Multi-Tasker

I found a blue jay feather this morning while I was out walking my dog, Dash. That isn’t remarkable — jays are a common species here, and because the color blue is relatively scarce in the natural environment (except for the sky) it’s eye-catching. I’ve started an informal collection, compiled on some shelves near my front door. I admire them on a semi-regular basis while running a Swiffer™ over household surfaces, and when I have to pick them up off of the floor because I’m cleaning like it’s a timed event.

As I ambled along, spinning the feather between my thumb and forefinger, I could feel it lift at the slightest breeze, attempting to return to the sky. I started thinking about the versatility of this keratin assemblage, this trinket both delicate and durable, this multi-tasker extraordinaire.

I’m well aware that researchers say multi-tasking is a myth, at least when it comes to the human brain. We only think we’re doing several things at once, the scientists tell us; actually, we’re just toggling back and forth from one thing to another, which reduces our mental efficiency and even lowers (temporarily) our IQ.  I’m mostly convinced by these studies but, full disclosure, neuroscience isn’t my field so I’m only familiar with what’s summarized and reported by the media… and by “media” I mean NPR. In light of all that has been reported, though, I find it even more fascinating and frustrating that handling more than one task is trivial for so many other, less admired, anatomical features. Wouldn’t you expect our much-lauded gray matter to be every bit as masterful at multi-tasking as, say, a feather?

Think about it…

First of all, feathers allow birds to fly — a feat humans have still not managed to accomplish, even though we reassure each other constantly that we have the largest, most amazingly intelligent brains on Earth (clearly, though, ours is not the most self-confident computer on the planet).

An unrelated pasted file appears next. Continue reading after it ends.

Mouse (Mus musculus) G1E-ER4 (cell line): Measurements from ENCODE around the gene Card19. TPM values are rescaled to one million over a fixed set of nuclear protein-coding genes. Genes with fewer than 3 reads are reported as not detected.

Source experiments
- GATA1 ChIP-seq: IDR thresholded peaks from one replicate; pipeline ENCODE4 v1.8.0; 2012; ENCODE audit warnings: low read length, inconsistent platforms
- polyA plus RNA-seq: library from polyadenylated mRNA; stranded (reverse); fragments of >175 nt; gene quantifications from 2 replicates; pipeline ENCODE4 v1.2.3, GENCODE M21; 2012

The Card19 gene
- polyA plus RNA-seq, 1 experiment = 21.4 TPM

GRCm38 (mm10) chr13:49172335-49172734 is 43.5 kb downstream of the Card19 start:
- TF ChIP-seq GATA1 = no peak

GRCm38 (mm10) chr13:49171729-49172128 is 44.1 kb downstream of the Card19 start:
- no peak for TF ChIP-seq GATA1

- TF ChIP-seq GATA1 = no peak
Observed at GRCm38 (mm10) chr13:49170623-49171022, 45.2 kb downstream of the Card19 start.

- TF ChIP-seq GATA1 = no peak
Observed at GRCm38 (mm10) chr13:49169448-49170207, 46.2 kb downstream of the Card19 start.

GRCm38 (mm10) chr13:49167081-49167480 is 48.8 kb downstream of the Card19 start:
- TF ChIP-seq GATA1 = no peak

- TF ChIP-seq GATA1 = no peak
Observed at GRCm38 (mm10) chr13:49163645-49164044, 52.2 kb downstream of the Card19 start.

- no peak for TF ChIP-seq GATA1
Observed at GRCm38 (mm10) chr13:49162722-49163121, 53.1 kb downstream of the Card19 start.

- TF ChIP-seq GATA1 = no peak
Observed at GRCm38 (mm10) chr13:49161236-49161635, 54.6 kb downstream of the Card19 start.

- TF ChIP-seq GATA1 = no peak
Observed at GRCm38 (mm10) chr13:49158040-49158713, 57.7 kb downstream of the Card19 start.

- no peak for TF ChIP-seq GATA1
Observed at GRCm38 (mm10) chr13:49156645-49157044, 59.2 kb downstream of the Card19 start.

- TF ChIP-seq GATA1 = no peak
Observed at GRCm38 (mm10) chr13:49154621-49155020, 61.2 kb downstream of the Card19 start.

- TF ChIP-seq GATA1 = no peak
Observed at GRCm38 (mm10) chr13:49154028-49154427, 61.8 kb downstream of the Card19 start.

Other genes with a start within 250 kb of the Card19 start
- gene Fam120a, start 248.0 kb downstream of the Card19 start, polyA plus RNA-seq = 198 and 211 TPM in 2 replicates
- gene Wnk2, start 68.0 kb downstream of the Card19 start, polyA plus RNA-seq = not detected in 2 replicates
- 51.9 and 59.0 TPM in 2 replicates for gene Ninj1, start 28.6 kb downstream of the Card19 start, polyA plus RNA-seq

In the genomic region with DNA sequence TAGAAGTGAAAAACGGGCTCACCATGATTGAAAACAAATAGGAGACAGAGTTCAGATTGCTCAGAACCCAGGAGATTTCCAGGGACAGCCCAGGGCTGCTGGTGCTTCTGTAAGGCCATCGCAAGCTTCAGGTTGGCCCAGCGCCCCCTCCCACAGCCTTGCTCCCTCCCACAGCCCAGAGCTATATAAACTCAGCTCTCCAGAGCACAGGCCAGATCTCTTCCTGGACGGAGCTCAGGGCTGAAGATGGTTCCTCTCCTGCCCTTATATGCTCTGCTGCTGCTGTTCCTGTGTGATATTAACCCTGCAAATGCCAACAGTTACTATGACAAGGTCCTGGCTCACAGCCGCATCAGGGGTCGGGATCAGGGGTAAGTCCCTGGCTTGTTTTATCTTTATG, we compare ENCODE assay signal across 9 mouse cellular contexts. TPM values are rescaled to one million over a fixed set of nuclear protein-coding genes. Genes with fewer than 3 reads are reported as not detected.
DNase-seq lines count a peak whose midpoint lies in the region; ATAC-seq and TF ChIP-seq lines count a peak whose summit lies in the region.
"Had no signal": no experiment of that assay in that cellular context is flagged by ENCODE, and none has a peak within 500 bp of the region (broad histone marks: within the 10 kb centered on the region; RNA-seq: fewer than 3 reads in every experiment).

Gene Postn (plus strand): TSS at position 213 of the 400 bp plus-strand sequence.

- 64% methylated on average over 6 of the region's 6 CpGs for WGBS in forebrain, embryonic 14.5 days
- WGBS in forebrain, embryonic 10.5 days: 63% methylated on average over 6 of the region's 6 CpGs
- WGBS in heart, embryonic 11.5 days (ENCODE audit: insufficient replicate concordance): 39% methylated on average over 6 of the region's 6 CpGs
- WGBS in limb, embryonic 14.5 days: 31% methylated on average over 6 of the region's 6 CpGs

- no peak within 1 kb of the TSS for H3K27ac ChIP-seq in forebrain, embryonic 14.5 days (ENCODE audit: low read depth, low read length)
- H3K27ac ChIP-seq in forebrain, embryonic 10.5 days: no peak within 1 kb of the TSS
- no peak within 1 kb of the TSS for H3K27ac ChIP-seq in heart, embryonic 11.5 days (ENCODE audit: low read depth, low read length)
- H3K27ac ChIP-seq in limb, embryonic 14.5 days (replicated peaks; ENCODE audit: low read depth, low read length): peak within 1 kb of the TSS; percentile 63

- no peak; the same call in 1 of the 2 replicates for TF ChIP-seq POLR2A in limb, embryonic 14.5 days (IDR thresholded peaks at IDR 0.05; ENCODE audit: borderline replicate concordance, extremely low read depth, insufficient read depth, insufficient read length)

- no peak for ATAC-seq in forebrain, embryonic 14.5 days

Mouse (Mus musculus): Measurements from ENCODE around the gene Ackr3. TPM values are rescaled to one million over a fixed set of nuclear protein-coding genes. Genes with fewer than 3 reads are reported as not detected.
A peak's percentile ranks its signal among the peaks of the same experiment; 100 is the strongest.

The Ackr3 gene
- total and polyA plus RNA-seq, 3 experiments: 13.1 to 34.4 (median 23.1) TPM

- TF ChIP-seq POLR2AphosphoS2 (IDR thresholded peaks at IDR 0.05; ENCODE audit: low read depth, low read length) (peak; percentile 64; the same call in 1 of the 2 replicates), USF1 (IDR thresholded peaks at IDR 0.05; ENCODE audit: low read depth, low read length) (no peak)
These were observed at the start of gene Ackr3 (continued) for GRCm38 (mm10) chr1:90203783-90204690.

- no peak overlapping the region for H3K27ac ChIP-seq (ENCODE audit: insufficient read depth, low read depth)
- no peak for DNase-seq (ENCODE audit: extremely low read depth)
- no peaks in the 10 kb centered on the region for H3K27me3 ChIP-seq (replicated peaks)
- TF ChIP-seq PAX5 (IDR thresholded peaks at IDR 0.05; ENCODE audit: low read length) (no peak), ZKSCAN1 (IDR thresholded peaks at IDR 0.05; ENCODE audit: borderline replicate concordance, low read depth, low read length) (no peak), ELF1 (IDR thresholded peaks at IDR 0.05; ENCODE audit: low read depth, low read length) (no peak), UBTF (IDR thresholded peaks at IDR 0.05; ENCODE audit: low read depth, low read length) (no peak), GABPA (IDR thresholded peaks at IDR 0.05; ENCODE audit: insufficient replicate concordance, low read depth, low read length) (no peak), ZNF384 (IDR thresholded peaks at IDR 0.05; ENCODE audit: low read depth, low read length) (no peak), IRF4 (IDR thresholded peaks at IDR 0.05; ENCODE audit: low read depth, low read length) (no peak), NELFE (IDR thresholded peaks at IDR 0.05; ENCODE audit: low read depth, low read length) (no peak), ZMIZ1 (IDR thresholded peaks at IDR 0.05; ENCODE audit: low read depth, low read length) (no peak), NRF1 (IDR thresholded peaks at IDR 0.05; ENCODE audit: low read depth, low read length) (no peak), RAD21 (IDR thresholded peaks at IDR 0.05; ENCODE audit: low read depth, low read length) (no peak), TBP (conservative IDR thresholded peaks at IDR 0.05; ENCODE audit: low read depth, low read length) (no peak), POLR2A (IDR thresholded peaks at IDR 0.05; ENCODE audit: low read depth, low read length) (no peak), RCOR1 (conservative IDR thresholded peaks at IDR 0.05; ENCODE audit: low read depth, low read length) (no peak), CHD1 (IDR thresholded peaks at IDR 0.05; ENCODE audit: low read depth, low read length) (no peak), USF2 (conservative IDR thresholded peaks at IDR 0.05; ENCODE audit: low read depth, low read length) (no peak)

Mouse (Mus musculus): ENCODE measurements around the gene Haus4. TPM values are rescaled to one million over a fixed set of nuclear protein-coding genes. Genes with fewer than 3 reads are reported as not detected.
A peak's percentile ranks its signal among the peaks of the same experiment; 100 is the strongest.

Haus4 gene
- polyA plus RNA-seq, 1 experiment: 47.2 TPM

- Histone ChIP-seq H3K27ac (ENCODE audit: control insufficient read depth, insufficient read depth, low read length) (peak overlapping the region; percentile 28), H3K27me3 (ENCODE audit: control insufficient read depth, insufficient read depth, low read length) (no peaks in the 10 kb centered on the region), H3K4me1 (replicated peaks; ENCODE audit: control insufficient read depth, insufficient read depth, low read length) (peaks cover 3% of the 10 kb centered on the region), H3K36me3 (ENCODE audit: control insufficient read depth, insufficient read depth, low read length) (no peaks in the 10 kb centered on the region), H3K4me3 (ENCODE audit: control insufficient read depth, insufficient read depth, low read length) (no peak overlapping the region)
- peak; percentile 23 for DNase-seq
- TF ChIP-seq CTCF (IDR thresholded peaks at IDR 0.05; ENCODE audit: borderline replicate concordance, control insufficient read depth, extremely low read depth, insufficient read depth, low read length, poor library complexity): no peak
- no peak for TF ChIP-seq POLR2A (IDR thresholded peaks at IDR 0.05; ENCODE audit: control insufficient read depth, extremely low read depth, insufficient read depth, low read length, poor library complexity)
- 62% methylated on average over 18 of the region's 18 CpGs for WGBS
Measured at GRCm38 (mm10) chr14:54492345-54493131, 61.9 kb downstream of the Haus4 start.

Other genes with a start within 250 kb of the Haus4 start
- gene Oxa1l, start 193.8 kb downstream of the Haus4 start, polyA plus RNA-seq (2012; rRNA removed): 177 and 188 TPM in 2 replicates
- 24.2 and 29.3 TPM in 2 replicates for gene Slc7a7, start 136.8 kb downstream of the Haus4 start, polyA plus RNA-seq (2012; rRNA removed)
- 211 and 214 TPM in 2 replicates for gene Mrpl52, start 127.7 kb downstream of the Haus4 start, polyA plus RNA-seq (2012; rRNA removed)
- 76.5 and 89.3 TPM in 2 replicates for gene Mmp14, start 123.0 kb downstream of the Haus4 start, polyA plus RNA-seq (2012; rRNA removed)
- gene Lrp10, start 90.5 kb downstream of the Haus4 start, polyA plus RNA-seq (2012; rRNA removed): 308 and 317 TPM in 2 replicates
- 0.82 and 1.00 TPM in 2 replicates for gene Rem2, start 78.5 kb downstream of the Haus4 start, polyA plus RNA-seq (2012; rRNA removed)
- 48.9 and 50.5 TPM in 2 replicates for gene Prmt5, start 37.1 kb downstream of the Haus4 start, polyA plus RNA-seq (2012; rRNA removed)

Now, before you think I’ve somehow overlooked the fact that thousands of human beings are flying from one global location to another all day, every day, and have been doing so for quite some time, let me interject that human beings have, without question, figured out how to make machines fly (with the aid of metallurgy and fossil fuels, of course). But we have never, not once, jumped up from the ground or launched from a tree branch to flap off into the wild blue yonder. Superman doesn’t count because he isn’t human, and wing-suits don’t count either because that’s gliding, not flying. Humans ride, birds fly, and they do it by flapping feather-covered arms, using renewable energy sources like insects, berries, seeds, and sugar water.

Next, consider that feathers also provide thermal insulation. This should come as no surprise because people use bird feathers to keep warm, too. We stuff clouds of down and feathers in-between layers of rip-stop polyester made from recycled plastic water bottles to manufacture vests and parkas. Then we slip on the garment, zip up the front, and head out into the elements to do some birdwatching.

Birds can waterproof their feathers with bio-oils stored in a convenient uropygial/preen gland at the base of their tail. This is handy because, having allocated their arms to flying, they can’t hold a spray can of Scotchgard™. Nor are they able to use hammers, saws, and other tools to build a roof overhead that will shield them from rain, sleet, and snow, or to build a boat when they want to go fishing.

But wait— there’s more! Bet you didn’t know that feathers are also an effective communication device. See, humans use an broad assortment of products, including designer label clothing, team-sponsored gear, our vehicles, digital devices, and jewelry to make nonverbal announcements about our group affiliations and availability.